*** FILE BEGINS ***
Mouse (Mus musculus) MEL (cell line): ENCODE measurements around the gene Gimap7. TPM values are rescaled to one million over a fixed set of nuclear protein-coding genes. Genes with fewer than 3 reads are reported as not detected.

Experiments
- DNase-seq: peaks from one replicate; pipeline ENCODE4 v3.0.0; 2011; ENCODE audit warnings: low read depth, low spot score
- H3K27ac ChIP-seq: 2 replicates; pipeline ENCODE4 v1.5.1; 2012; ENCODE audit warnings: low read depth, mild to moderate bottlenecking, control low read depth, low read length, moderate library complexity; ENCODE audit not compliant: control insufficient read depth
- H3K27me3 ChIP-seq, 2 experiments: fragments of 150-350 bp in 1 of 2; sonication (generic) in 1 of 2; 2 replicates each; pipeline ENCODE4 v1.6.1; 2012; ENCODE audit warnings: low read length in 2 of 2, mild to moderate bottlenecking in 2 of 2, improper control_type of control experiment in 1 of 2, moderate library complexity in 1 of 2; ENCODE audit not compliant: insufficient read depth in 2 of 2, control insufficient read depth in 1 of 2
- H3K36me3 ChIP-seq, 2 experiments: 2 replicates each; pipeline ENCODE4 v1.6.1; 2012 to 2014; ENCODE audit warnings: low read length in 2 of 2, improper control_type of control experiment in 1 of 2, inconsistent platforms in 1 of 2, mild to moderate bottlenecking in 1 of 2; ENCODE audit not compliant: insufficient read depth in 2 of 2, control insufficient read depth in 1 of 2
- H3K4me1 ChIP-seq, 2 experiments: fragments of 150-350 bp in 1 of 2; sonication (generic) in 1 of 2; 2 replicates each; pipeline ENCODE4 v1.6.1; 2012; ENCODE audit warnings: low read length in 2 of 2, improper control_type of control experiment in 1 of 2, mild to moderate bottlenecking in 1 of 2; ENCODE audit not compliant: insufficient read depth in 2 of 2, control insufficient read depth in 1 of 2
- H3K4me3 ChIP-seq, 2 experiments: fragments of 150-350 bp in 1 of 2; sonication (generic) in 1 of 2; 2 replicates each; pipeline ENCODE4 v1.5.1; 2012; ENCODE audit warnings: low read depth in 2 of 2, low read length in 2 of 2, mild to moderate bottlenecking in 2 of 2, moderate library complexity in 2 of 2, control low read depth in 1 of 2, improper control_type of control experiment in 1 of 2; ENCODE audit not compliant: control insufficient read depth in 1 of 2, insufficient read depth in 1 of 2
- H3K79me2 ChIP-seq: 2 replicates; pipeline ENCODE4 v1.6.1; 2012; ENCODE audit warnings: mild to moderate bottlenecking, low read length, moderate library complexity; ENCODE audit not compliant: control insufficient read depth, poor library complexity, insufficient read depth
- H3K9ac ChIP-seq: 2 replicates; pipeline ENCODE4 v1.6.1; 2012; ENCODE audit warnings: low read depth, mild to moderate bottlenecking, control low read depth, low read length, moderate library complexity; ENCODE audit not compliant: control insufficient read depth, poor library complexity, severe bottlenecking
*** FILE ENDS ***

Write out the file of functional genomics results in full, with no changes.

Mouse (Mus musculus) MEL (cell line): ENCODE measurements around the gene Gimap7. TPM values are rescaled to one million over a fixed set of nuclear protein-coding genes. Genes with fewer than 3 reads are reported as not detected.

Experiments
- DNase-seq: peaks from one replicate; pipeline ENCODE4 v3.0.0; 2011; ENCODE audit warnings: low read depth, low spot score
- H3K27ac ChIP-seq: 2 replicates; pipeline ENCODE4 v1.5.1; 2012; ENCODE audit warnings: low read depth, mild to moderate bottlenecking, control low read depth, low read length, moderate library complexity; ENCODE audit not compliant: control insufficient read depth
- H3K27me3 ChIP-seq, 2 experiments: fragments of 150-350 bp in 1 of 2; sonication (generic) in 1 of 2; 2 replicates each; pipeline ENCODE4 v1.6.1; 2012; ENCODE audit warnings: low read length in 2 of 2, mild to moderate bottlenecking in 2 of 2, improper control_type of control experiment in 1 of 2, moderate library complexity in 1 of 2; ENCODE audit not compliant: insufficient read depth in 2 of 2, control insufficient read depth in 1 of 2
- H3K36me3 ChIP-seq, 2 experiments: 2 replicates each; pipeline ENCODE4 v1.6.1; 2012 to 2014; ENCODE audit warnings: low read length in 2 of 2, improper control_type of control experiment in 1 of 2, inconsistent platforms in 1 of 2, mild to moderate bottlenecking in 1 of 2; ENCODE audit not compliant: insufficient read depth in 2 of 2, control insufficient read depth in 1 of 2
- H3K4me1 ChIP-seq, 2 experiments: fragments of 150-350 bp in 1 of 2; sonication (generic) in 1 of 2; 2 replicates each; pipeline ENCODE4 v1.6.1; 2012; ENCODE audit warnings: low read length in 2 of 2, improper control_type of control experiment in 1 of 2, mild to moderate bottlenecking in 1 of 2; ENCODE audit not compliant: insufficient read depth in 2 of 2, control insufficient read depth in 1 of 2
- H3K4me3 ChIP-seq, 2 experiments: fragments of 150-350 bp in 1 of 2; sonication (generic) in 1 of 2; 2 replicates each; pipeline ENCODE4 v1.5.1; 2012; ENCODE audit warnings: low read depth in 2 of 2, low read length in 2 of 2, mild to moderate bottlenecking in 2 of 2, moderate library complexity in 2 of 2, control low read depth in 1 of 2, improper control_type of control experiment in 1 of 2; ENCODE audit not compliant: control insufficient read depth in 1 of 2, insufficient read depth in 1 of 2
- H3K79me2 ChIP-seq: 2 replicates; pipeline ENCODE4 v1.6.1; 2012; ENCODE audit warnings: mild to moderate bottlenecking, low read length, moderate library complexity; ENCODE audit not compliant: control insufficient read depth, poor library complexity, insufficient read depth
- H3K9ac ChIP-seq: 2 replicates; pipeline ENCODE4 v1.6.1; 2012; ENCODE audit warnings: low read depth, mild to moderate bottlenecking, control low read depth, low read length, moderate library complexity; ENCODE audit not compliant: control insufficient read depth, poor library complexity, severe bottlenecking